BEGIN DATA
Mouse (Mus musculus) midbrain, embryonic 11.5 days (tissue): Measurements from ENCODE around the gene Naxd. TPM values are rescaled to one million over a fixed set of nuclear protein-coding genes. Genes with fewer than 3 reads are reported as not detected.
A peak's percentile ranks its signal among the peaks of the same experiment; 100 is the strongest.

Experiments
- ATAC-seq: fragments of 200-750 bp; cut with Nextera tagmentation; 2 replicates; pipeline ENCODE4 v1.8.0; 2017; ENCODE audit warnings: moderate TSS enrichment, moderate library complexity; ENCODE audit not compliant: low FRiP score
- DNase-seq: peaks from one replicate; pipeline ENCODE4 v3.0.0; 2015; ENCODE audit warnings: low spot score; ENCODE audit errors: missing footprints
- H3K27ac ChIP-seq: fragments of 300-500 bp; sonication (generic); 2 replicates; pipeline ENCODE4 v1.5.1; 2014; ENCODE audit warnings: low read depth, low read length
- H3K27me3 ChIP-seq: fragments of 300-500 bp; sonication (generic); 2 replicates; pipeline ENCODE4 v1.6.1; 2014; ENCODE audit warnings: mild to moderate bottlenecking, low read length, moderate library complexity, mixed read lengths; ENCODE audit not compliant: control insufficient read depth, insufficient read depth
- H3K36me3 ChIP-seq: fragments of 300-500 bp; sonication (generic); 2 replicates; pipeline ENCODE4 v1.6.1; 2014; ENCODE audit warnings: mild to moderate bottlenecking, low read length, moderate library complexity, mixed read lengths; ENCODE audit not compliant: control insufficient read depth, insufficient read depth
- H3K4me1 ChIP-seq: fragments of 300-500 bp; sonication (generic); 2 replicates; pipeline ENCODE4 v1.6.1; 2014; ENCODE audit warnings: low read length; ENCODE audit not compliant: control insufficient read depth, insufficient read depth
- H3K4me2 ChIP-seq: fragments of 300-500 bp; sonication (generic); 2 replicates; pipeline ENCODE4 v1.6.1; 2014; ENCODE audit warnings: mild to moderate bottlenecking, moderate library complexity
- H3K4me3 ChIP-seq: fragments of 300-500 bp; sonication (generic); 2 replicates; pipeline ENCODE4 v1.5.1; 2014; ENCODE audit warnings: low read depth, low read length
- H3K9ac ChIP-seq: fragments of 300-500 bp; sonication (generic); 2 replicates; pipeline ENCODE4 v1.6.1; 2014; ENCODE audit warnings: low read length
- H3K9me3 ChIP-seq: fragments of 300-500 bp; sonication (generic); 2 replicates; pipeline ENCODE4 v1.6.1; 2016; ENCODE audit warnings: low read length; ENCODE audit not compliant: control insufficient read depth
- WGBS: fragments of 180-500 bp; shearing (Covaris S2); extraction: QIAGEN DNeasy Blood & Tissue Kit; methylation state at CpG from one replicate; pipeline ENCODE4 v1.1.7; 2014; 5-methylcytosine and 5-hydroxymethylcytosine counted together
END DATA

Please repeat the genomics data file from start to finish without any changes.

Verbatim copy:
Mouse (Mus musculus) midbrain, embryonic 11.5 days (tissue): Measurements from ENCODE around the gene Naxd. TPM values are rescaled to one million over a fixed set of nuclear protein-coding genes. Genes with fewer than 3 reads are reported as not detected.
A peak's percentile ranks its signal among the peaks of the same experiment; 100 is the strongest.

Experiments
- ATAC-seq: fragments of 200-750 bp; cut with Nextera tagmentation; 2 replicates; pipeline ENCODE4 v1.8.0; 2017; ENCODE audit warnings: moderate TSS enrichment, moderate library complexity; ENCODE audit not compliant: low FRiP score
- DNase-seq: peaks from one replicate; pipeline ENCODE4 v3.0.0; 2015; ENCODE audit warnings: low spot score; ENCODE audit errors: missing footprints
- H3K27ac ChIP-seq: fragments of 300-500 bp; sonication (generic); 2 replicates; pipeline ENCODE4 v1.5.1; 2014; ENCODE audit warnings: low read depth, low read length
- H3K27me3 ChIP-seq: fragments of 300-500 bp; sonication (generic); 2 replicates; pipeline ENCODE4 v1.6.1; 2014; ENCODE audit warnings: mild to moderate bottlenecking, low read length, moderate library complexity, mixed read lengths; ENCODE audit not compliant: control insufficient read depth, insufficient read depth
- H3K36me3 ChIP-seq: fragments of 300-500 bp; sonication (generic); 2 replicates; pipeline ENCODE4 v1.6.1; 2014; ENCODE audit warnings: mild to moderate bottlenecking, low read length, moderate library complexity, mixed read lengths; ENCODE audit not compliant: control insufficient read depth, insufficient read depth
- H3K4me1 ChIP-seq: fragments of 300-500 bp; sonication (generic); 2 replicates; pipeline ENCODE4 v1.6.1; 2014; ENCODE audit warnings: low read length; ENCODE audit not compliant: control insufficient read depth, insufficient read depth
- H3K4me2 ChIP-seq: fragments of 300-500 bp; sonication (generic); 2 replicates; pipeline ENCODE4 v1.6.1; 2014; ENCODE audit warnings: mild to moderate bottlenecking, moderate library complexity
- H3K4me3 ChIP-seq: fragments of 300-500 bp; sonication (generic); 2 replicates; pipeline ENCODE4 v1.5.1; 2014; ENCODE audit warnings: low read depth, low read length
- H3K9ac ChIP-seq: fragments of 300-500 bp; sonication (generic); 2 replicates; pipeline ENCODE4 v1.6.1; 2014; ENCODE audit warnings: low read length
- H3K9me3 ChIP-seq: fragments of 300-500 bp; sonication (generic); 2 replicates; pipeline ENCODE4 v1.6.1; 2016; ENCODE audit warnings: low read length; ENCODE audit not compliant: control insufficient read depth
- WGBS: fragments of 180-500 bp; shearing (Covaris S2); extraction: QIAGEN DNeasy Blood & Tissue Kit; methylation state at CpG from one replicate; pipeline ENCODE4 v1.1.7; 2014; 5-methylcytosine and 5-hydroxymethylcytosine counted together